Vermont Health Connect is a disaster. It’s a disaster even by the standards of other troubled state health care websites. And Green Mountain Care, its attempt at single payer, is an even bigger disaster. (via Ace)
Al Gobeille, the chair of the Green Mountain Care Board, says additional tax revenue will be needed in order to make a publicly-financed health care system affordable for all Vermonters.
And Gobeille says he won’t shy away from the challenge.
“That’s the question that everybody runs from, but I’ve never run from it,” said Gobeille. “It’s going to come from a tax, and the question is, ‘What is the best tax?’”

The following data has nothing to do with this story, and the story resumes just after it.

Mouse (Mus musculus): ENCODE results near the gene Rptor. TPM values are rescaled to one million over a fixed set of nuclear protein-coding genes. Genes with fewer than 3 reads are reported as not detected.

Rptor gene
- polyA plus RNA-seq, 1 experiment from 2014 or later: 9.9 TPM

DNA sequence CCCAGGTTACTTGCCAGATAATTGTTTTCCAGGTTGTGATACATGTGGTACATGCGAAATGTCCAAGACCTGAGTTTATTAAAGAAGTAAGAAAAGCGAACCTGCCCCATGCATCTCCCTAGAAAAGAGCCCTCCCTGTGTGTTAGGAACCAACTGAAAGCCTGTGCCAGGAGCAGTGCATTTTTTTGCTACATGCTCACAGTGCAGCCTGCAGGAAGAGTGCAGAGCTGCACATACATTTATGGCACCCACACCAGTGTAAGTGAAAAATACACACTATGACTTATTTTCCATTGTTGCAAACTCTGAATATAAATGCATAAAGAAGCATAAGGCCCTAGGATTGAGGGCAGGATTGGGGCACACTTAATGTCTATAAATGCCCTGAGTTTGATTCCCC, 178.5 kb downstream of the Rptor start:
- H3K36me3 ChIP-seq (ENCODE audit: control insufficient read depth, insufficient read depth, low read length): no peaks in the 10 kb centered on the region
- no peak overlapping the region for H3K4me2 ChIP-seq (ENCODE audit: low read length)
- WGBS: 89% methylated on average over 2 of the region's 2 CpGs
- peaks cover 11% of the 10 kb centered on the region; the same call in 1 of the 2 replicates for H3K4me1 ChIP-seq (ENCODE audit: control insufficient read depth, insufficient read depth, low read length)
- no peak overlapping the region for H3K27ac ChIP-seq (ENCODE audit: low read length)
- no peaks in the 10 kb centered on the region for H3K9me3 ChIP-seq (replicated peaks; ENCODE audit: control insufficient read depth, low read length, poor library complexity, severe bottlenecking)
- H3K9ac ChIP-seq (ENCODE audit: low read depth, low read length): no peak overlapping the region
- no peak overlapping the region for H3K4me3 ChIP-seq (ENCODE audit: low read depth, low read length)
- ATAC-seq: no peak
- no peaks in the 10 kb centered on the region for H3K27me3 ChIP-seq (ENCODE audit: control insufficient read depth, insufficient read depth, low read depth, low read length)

In about a month, the Shumlin Administration says it will release a menu of tax options that could be used to finance their single payer plan.
A menu of options. It’s like a restaurant except you pay for someone else’ lunch. How much menu tax options will it take?
As Vermont Watchdog reported, an independent report by the Washington, D.C.-based consulting firm Avalere Health concluded that the costs of Green Mountain Care would require Vermont to raise tax revenue roughly equal to the state’s tax collections from all sources today.
Double taxes? Sure. People will love a 14 percent tax rate. Or raise the sales tax to 12 percent. No chance of that backfiring.